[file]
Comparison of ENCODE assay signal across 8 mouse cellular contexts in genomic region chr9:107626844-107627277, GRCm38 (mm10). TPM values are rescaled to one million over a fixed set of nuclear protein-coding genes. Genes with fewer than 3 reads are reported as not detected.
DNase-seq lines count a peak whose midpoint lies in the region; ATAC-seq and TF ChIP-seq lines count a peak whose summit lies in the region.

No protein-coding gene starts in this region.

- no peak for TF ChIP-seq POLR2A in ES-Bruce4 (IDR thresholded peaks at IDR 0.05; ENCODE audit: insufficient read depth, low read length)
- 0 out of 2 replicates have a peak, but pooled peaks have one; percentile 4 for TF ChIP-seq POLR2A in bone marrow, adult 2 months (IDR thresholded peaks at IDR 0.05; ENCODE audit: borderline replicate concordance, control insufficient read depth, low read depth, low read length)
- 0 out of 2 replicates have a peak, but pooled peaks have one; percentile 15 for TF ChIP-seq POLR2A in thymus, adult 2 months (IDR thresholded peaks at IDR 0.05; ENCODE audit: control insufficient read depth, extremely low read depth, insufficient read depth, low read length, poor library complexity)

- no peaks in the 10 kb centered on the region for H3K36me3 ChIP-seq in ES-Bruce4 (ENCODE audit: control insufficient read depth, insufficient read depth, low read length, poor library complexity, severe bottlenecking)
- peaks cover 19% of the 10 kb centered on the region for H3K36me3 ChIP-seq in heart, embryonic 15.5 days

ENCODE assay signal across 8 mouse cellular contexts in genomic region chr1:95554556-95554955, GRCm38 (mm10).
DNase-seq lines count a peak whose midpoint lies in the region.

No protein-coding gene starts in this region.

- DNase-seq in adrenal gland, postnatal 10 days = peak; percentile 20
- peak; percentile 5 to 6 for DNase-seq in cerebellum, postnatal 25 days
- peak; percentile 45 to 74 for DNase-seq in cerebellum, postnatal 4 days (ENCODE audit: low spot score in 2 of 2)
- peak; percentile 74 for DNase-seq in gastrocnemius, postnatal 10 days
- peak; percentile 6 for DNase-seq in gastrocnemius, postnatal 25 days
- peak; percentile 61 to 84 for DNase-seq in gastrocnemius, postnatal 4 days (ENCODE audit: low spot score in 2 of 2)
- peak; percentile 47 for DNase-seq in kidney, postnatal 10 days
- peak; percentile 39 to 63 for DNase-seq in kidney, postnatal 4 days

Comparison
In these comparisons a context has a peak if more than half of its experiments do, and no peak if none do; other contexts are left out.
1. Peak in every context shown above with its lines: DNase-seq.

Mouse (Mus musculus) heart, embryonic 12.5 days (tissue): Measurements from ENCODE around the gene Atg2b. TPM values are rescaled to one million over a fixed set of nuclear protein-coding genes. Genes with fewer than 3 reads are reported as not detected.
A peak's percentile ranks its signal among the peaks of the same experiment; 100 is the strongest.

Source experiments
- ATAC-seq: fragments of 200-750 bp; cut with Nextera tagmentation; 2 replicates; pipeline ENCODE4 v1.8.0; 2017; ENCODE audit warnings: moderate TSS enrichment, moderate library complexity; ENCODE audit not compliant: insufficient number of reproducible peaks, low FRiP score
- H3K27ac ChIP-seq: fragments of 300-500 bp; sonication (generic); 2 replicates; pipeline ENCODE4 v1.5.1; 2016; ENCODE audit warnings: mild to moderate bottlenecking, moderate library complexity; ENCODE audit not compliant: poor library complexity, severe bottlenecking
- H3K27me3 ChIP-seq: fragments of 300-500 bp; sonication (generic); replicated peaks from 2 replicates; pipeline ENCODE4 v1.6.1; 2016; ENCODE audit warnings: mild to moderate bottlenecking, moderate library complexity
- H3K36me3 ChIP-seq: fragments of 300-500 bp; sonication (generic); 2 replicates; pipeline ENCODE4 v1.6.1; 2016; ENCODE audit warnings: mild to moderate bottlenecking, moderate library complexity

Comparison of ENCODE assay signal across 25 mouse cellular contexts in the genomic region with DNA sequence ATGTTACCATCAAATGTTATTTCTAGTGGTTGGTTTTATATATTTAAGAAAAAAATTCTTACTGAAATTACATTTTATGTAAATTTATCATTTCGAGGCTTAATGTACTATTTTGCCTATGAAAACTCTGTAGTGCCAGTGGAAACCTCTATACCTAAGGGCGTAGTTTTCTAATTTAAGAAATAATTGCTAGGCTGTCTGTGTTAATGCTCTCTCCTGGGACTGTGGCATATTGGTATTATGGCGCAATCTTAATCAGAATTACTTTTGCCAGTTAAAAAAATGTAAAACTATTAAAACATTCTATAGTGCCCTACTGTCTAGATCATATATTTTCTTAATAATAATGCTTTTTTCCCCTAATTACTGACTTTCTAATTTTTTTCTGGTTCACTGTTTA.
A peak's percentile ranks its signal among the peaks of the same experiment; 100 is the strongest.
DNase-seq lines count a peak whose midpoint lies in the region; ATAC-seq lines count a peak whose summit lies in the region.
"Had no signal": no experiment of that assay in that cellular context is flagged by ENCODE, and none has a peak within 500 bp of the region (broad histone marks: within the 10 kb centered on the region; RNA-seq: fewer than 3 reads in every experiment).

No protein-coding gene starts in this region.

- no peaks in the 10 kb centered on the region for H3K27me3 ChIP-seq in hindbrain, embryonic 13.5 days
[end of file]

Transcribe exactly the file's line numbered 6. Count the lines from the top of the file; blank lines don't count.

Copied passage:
- 0 out of 2 replicates have a peak, but pooled peaks have one; percentile 15 for TF ChIP-seq POLR2A in thymus, adult 2 months (IDR thresholded peaks at IDR 0.05; ENCODE audit: control insufficient read depth, extremely low read depth, insufficient read depth, low read length, poor library complexity)